As a foetus in his mother’s womb, he had heard enough stories about how to enter, exit and destroy various battle formations. He had also heard about the famed Chakravyuha formation albeit only as to how to enter it. His uncle Krishna had prevented his father from explaining how to actually destroy this particular formation.
And when he was sixteen, the war began. His role here would be spoken of for centuries to come.
On the twelfth day of the war, fighting for his life in the Chakravyuha, Abhimanyu felt more alive than he had ever felt before, truly alive.
This post has been written for the Write Tribe – 100 Words on a Saturday – 4 prompt, albeit this has been written on a Wednesday 😀 The prompt was to write a 100 word post for the concept “truly alive“.
39 thoughts on “A little knowledge…”
@Santulan, I will take that as a compliment 😀
err.. the whole comment didn’t come.. I wrote in angular brackets that this is should be read with Staying Alive by beeGees as background music
Excellent. It is very nerve-cracking to even think how Abhimanyu must be thinking at that momenet.
@Diwakar, so true, all his senses must have been acutely aware, he must have felt truly alive during his last few moments…
I still don’t understand why Krishna stopped Arjuna from explaining the complete procedure of Chakravyuha. Please do let me know if there’s a valid reason for that.
@Reks, one version of the epic has that if Abhimanyu had the knowledge of destroying and exiting the Chakravyuha, that would have tilted the balance entirely in favor of the Pandavas and that is why Krishna distracted Arjuna and prevented him from narrating this when his son was in the womb.
Another version has that Subhadra fell asleep when Arjuna was narrating this portion and that is why Abhimanyu was not aware of this part.
I find the first part more convincing, it’s not like the baby sleeps when the mother sleeps, right 😀
Absolutely. The first version looks more convincing. Not sure about Abhimanyu, but both my girls were hyperactive while I slept. 😀
@Reks, yes, even my lil daughter kept my wife awake quite a bit, she used to kick around in the nights 😀
Love your slice of history/mythology. Hope one day I can write this way.
@Kalpana, you already write better than I do, but anyways thanks for the compliments 🙂
I have never been able to understand or even imagine what would have been playing in his heart when Abhimanyu set out to destroy the Chakravyuha, Did he know that it was a battle from where he would never return alive? Did he think he could crack it and save his people?
I loved how you brought mythology into the prompt. Looking forward to reading more of these kinds 🙂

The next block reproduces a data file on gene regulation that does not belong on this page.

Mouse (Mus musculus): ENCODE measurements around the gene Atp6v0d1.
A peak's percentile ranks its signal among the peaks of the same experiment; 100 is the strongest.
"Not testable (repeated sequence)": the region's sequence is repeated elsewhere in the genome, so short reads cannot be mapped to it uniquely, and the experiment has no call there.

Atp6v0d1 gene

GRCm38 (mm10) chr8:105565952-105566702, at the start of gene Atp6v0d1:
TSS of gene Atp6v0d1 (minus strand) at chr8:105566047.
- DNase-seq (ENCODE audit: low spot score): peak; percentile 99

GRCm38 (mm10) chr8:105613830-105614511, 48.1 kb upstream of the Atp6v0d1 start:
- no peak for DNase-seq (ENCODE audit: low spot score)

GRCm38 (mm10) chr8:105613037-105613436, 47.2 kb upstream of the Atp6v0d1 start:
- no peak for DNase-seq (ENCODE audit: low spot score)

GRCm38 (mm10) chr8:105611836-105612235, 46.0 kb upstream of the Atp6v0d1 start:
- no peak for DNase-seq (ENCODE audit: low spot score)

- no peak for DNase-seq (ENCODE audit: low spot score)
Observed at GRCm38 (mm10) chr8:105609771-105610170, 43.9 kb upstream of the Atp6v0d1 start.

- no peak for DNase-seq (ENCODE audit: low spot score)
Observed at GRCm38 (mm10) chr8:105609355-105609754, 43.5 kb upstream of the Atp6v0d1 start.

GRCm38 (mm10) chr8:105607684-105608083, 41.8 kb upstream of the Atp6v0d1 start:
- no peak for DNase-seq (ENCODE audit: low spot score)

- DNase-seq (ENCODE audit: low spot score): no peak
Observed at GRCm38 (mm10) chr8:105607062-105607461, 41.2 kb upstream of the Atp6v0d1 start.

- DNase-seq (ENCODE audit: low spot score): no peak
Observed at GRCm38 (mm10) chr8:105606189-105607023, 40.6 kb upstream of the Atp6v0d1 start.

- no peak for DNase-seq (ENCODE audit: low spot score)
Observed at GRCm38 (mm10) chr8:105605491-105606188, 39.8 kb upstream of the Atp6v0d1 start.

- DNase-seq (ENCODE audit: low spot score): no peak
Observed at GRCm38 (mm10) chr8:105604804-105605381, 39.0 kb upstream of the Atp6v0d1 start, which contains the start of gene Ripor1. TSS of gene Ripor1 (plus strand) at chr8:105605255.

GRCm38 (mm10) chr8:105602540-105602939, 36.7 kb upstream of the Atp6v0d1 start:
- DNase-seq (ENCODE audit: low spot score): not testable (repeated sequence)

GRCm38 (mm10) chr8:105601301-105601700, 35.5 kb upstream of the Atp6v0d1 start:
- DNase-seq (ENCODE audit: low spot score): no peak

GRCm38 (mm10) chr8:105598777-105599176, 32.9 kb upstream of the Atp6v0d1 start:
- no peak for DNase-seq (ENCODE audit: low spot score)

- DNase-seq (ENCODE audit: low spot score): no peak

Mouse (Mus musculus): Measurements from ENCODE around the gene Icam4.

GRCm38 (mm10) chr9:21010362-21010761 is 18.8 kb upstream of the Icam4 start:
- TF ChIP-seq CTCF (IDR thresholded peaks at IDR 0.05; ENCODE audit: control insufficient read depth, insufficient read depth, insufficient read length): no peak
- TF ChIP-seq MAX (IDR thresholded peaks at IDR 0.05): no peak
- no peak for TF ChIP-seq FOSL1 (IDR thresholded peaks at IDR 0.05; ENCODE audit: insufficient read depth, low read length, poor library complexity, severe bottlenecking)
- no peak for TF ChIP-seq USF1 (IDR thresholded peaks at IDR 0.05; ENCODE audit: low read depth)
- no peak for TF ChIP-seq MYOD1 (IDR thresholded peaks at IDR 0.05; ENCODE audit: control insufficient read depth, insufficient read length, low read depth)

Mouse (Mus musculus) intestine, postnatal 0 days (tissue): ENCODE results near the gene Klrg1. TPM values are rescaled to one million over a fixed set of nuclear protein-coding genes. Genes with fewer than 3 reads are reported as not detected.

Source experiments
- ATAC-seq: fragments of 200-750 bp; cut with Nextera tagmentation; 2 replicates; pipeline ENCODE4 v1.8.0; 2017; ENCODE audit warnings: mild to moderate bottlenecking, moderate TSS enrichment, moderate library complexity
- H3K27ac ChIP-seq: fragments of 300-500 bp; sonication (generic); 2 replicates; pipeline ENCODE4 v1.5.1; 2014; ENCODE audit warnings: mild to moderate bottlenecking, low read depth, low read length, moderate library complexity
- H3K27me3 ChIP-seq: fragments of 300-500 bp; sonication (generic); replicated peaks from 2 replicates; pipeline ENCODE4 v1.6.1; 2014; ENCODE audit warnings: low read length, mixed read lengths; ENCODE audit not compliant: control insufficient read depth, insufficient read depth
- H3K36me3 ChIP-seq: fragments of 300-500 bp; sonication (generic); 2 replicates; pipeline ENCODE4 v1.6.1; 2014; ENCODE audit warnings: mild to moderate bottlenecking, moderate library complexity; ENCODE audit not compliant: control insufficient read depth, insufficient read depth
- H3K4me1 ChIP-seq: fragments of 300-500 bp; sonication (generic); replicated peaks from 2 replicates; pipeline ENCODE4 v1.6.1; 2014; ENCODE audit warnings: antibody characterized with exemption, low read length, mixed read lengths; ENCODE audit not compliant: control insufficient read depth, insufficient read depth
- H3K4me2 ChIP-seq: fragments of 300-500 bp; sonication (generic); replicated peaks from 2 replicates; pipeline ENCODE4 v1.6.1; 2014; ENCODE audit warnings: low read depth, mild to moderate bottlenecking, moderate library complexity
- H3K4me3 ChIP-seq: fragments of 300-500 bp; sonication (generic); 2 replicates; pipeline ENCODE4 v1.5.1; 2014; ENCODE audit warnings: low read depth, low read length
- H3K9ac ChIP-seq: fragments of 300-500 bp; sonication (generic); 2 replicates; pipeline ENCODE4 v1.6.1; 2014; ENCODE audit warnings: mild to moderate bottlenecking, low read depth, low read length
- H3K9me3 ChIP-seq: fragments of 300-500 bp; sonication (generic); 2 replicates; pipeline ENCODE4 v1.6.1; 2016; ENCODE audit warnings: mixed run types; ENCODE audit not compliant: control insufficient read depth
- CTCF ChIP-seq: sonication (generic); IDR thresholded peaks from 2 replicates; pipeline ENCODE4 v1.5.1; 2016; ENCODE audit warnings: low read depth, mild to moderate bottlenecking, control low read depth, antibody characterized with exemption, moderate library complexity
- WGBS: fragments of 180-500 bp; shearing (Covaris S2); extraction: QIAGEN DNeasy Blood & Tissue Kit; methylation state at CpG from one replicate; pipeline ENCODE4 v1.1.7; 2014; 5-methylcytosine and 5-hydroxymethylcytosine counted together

@Bhavya, the situation was such that Abhimanyu was forced to attack and try to destroy the Chakravyuha to avoid giving the Kaurava army a huge advantage in the battle. So although he knew that he probably would get killed while trying to do so, he did not have a choice given that he was the only person who knew how to enter the formation and that his father was on another side of the battlefield.
If you liked this, then please do read the posts under https://mahabore.wordpress.com/category/ramayana/ You will surely enjoy those as well 🙂 And yes, I will keep writing more such posts in the future as well 😀
This is the first time I am commenting, but I really love your mythological tales!
@Ruch, thanks a lot 😀
wow!! loved your post…first time reading and writing for 100 words on Saturday!! 🙂
@preethiprasan, thanks and all the best for your attempt
Wow, as usual!
Does the Mahabharata throw any light on Abhimanyu’s thoughts/feelings after he’d entered the Chakravyuha?
@Proactive Indian, I am not aware off the top of my head, but I will do my reading and get back to you on this…
Rich in knowledge. Thanks for this one:)
@Vishal, glad you enjoyed it 🙂
I love your take on this! Awesome story.
@Kathy, thank you so much
Nice one jam.
@Paddy, thank you man 😀
The warrior Abhimanyu would have felt truly alive at that time…
a mythological excerpt in only 100 words….WoW
@Shelly, welcome to the blog, and thanks 🙂
Sometimes, I think you get to appreciate life when you are close to death… I would interpret this write up that way, at least 🙂
@Swetha, spot on 🙂
I ‘ve with time, forgotten a number of Mahabharatha anecdotes that I knew and remembered so fondly. This one though, stays fresh despite all of it. My favorite.
I am going to follow your blog very frequently to resurface all those hidden memories. Thanks for this post 🙂
@Ashwini, glad that you could rejog some of your old memories with this post 🙂
Just loved it! 🙂 This is one of my favorite stories!
@Vidya, thank you so much 😀
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